Larch Mountain (Multnomah County, Oregon)

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This article is about the extinct volcano in Multnomah County. For the mountain in the Northern Oregon Coast Range, see Larch Mountain (Washington County, Oregon).
Larch Mountain
Larch Mountain-Oregon from Washough-Washington.JPG
Larch Mountain, as seen from Washougal, Washington.
Elevation 4,061 ft (1,238 m) NAVD 88[1]
Prominence 975 ft (297 m)[2]
Location Multnomah County, Oregon, U.S.
Range Cascades
Coordinates 45°31′58″N 122°05′16″W / 45.532756064°N 122.087797881°W / 45.532756064; -122.087797881Coordinates: 45°31′58″N 122°05′16″W / 45.532756064°N 122.087797881°W / 45.532756064; -122.087797881[1]
Topo map USGS Multnomah Falls
Type Shield volcano[3]
Volcanic field Boring Lava Field
Easiest route paved road (June–October)
hiking trails (November–May)

Larch Mountain is an extinct volcano[4] near Portland, Oregon. The name is misleading, as no western larch (a large deciduous, coniferous tree) can be found there.[5] It received that name when early lumbermen sold the Noble Fir wood as larch. The peak can be reached between May and November on paved Larch Mountain Road, 16 miles (26 km) east of Corbett, Oregon, although the road is closed during the winter and spring months,.[6] From the north side of the large summit parking lot, hiking trails lead around the volcano's caldera to Sherrard Point[7] with an outstanding view of nearby Mount Hood, Mount Adams, Mount Jefferson, Mount Rainier near Seattle and Mount St. Helens, an active volcano. Distance plaques are provided, showing the distance to said volcanoes.[8] Another trail leads 6.8 miles (10.9 km) north to the foot of Multnomah Falls near the Columbia River, visiting many lesser waterfalls along the way, many of which emanate from the mountain.

Larch Mountain is the remnant of an ancient shield volcano, with broad slopes covering tens of square kilometers. It is currently the tallest peak in the Boring Lava Field, a volcanic field active during the Plio-Pleistocene time frame. Interestingly, the volcano is composed mainly of andesites, in contrast to the rest of the region, which is composed of basalt.[9] Sherrard Point at the pinnacle is the eroded remains of the original volcanic plug.[8]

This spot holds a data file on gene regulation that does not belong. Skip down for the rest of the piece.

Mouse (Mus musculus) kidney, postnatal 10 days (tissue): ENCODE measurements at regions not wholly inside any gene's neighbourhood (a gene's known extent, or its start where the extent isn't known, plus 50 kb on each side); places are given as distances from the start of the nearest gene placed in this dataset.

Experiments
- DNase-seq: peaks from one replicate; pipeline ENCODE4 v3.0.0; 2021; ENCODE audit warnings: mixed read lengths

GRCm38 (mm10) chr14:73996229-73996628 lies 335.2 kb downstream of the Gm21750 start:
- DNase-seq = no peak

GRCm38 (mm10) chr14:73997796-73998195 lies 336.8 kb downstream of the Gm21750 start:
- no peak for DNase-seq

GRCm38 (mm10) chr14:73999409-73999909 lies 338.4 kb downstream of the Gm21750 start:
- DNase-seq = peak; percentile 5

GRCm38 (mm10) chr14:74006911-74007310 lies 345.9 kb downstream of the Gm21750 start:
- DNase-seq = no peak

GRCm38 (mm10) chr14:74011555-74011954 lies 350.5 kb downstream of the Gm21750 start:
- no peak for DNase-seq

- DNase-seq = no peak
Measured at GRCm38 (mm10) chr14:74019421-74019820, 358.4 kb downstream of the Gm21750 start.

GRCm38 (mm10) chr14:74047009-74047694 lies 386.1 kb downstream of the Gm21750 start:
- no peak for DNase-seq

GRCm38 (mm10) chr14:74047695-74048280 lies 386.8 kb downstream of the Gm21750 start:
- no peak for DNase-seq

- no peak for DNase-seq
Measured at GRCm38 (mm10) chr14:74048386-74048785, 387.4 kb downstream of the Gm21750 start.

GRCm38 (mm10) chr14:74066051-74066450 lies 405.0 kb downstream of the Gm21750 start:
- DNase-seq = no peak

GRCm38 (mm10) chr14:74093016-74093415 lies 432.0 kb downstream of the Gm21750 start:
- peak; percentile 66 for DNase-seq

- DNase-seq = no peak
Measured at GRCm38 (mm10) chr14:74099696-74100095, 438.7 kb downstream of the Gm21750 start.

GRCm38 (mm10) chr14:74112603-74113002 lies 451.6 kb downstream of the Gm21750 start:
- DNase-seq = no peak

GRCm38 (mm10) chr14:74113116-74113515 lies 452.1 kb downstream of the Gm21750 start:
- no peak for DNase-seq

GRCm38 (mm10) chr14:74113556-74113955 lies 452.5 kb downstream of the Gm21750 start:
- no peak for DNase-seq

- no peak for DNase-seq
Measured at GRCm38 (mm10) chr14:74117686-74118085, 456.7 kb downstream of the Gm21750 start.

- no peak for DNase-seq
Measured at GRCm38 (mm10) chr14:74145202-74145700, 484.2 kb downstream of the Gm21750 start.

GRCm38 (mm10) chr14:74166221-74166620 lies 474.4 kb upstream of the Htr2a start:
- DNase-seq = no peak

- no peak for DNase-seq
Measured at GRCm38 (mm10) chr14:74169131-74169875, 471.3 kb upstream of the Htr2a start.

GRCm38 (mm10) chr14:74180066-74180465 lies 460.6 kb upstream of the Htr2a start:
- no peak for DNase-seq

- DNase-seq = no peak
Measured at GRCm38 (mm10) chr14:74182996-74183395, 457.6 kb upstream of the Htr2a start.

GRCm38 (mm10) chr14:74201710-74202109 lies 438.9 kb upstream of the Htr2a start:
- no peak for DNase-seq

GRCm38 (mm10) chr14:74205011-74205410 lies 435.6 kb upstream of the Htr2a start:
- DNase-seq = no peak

See also[edit]


  1. ^ a b "Larch Reset". NGS data sheet. U.S. National Geodetic Survey. Retrieved 2008-11-18. 
  2. ^ "Larch Mountain, Oregon". Retrieved 2008-04-01. 
  3. ^ "Larch Mountain, Boring Lava Field, Oregon". USGS Cascades Volcano Observatory. Retrieved 2008-04-01. 
  4. ^ Cascades Volcano Observatory (2014-06-11). "The Boring Volcanic Field — Hills of the Portland Basin". USGS. Retrieved 2015-02-21. All existing Boring Volcanic centers are extinct, but the Boring Volcanic Field presumably is not. Since activity started 2.6 million years ago, it is rare that 50,000 years passed without an eruption. The probability of an eruption in the Portland/Vancouver metro area however, is very low. 
  5. ^ Reed, Ione (December 25, 1971). "What, Indeed, Is in a Name?". Eugene Register-Guard. p. 8. Retrieved 30 April 2015. 
  6. ^ "Larch Mountain Picnic Area". United States Forest Service. Retrieved 11 August 2015. 
  7. ^ "Sherrard Point". Geographic Names Information System. United States Geological Survey. Retrieved 2008-11-16. 
  8. ^ a b Hart, Steve (26 February 2015). "Sherrard Point". Retrieved 11 August 2015. 
  9. ^ Evarts, Russell C.; Conrey, Richard M.; Fleck, Robert J.; Hagstrum, Jonathan T. (2010). "The Boring Volcanic Field of the Portland-Vancouver area, Oregon and Washington: Tectonically anomalous forearc volcanism in an urban setting". pp. 253–270. doi:10.1130/2009.fld015(13).